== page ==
In what follows here, we will be concerned to evaluate the various stratagems used by the identity theorist in defending his purportedly empirical claim of psychophysical identity. One such stratagem, which constitutes more of a thematic for the defense of identity theory than a defense per se, will be called the "argument from conceptual revision." This argument suggests, on behalf of the identity theory, that the logical status of an empirical claim (its relative truth, falsity, or factual meaningfulness) is a function of the theoretical context wherein such logical status is assayed. Different theoretical contexts, it is said, determine different classes of propositions as empirically meaningful, and hence as possibly true, propositions. Furthermore, the identity theorist may argue that since theoretical contexts nave been known to change in the past, his own presently objectionable (i.e., factually meaningless, if not false) claims of psychophysical identity might, another day, take on a reasonability all their own. Ptolemy's hypothesis was perhaps as peculiar within the well-established context of Greek mythology as was Copernicus' hypothesis within the Ptolemaic conceptual frame. Yet, hypotheses are sometimes rendered plausible when frameworks shift beneath the facts, and in so doing 'change' the facts. (Thomas Kuhn and Norwood Russell Hanson have been among the most recent to argue that the history of empirical science cannot be adequately understood save from such a contextualistic point of view.)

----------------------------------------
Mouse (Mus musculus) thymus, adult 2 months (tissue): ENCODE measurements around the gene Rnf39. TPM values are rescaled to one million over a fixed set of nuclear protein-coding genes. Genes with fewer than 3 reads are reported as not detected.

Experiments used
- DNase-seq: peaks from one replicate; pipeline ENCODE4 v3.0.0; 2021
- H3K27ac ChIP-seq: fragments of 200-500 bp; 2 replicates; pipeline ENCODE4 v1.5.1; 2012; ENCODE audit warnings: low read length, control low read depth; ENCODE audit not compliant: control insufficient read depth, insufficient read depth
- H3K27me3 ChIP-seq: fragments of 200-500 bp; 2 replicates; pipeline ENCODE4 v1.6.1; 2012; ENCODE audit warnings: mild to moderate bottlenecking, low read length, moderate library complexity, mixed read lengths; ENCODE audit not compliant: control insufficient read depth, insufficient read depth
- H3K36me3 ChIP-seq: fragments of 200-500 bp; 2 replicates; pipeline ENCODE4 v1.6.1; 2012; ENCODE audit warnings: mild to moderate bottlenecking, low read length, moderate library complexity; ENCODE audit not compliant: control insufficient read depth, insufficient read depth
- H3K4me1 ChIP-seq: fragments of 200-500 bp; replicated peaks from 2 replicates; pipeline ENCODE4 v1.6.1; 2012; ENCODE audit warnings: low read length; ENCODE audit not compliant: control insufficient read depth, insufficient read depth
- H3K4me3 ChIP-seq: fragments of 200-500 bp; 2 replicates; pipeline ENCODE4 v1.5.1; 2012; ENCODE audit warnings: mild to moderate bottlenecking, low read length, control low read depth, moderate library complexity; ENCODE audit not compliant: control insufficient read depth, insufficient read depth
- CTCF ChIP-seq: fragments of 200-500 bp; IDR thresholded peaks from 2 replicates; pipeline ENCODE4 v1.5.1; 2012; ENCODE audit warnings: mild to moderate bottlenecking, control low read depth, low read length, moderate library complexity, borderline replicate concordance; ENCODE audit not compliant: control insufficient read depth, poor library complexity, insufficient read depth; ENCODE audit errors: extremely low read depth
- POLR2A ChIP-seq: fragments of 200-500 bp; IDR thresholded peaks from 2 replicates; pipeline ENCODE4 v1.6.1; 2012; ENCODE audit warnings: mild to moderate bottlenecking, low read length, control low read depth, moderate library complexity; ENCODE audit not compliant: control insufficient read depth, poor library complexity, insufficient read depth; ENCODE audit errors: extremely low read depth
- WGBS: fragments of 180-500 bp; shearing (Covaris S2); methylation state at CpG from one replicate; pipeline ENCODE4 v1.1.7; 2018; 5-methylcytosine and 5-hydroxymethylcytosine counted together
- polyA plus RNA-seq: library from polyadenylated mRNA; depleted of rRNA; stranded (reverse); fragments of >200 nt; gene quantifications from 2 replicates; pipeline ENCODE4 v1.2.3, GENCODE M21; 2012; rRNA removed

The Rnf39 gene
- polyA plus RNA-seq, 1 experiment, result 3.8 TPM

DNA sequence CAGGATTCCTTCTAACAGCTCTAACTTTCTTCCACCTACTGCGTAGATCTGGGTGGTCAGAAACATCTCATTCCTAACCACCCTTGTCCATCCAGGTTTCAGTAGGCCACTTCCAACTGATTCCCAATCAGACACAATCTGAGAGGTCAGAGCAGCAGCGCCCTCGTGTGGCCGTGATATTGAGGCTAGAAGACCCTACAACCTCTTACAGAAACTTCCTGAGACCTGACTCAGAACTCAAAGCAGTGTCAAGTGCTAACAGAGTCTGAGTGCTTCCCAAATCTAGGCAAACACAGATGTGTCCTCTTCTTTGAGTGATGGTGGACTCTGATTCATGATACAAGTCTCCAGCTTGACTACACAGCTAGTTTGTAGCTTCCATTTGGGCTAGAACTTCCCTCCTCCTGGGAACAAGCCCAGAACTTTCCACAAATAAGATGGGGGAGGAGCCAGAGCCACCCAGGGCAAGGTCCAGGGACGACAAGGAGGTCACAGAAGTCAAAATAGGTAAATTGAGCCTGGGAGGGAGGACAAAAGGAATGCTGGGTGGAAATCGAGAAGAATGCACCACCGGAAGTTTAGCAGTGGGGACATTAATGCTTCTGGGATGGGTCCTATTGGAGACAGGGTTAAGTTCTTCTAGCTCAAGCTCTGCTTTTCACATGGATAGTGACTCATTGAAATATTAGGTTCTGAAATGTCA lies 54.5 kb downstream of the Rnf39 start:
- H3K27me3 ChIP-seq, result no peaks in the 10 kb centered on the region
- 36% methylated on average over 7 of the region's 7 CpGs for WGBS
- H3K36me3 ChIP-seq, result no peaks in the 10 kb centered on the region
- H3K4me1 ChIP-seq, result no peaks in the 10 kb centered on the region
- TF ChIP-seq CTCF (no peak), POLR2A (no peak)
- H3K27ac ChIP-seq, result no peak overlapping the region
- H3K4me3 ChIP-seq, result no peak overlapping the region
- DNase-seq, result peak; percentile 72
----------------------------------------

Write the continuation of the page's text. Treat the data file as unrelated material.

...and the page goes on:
J.J.C. Smart, for example, a scientific materialist, must deny that phenomenal reporting terms refer, as they appear to refer, to irreducibly psychic entities. As we will see, he does this, somewhat arbitrarily, by relocating the objective meaning of phenomenal reporting terms in the occurrence of certain physical processes, where such a relocation of factual reference is suggested in terms of the Fregian distinction between Sinn and Bedeutung. The conceptual revisionist, however, would be anxious to understand Smart's theory as recommending more than a mere relocation of the meaning of psychic terms. Also recommended, he would say, is a shift from the conceptual frame of psycho-physical dualism to another conceptual 'set', wherein the possible arbitrariness of the disputed relocations of meaning is masked, or neutralized. Smart, indeed, counts himself guilty of no verbal chicanery in maintaining that the sole reference of phenomenal reporting terms lies in the occurrence of certain brain states. For, within the materialist's world view, or logical space, there are only physical events and processes. Nothing is left out, for there is nothing to be left out.